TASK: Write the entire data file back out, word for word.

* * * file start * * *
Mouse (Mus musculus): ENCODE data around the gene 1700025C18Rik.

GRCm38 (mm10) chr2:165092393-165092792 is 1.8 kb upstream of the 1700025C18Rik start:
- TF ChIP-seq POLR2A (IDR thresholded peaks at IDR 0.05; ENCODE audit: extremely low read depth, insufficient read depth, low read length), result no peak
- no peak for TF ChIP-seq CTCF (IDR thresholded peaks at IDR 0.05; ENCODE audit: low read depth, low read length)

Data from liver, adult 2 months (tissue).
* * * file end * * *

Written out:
Mouse (Mus musculus): ENCODE data around the gene 1700025C18Rik.

GRCm38 (mm10) chr2:165092393-165092792 is 1.8 kb upstream of the 1700025C18Rik start:
- TF ChIP-seq POLR2A (IDR thresholded peaks at IDR 0.05; ENCODE audit: extremely low read depth, insufficient read depth, low read length), result no peak
- no peak for TF ChIP-seq CTCF (IDR thresholded peaks at IDR 0.05; ENCODE audit: low read depth, low read length)

Data from liver, adult 2 months (tissue).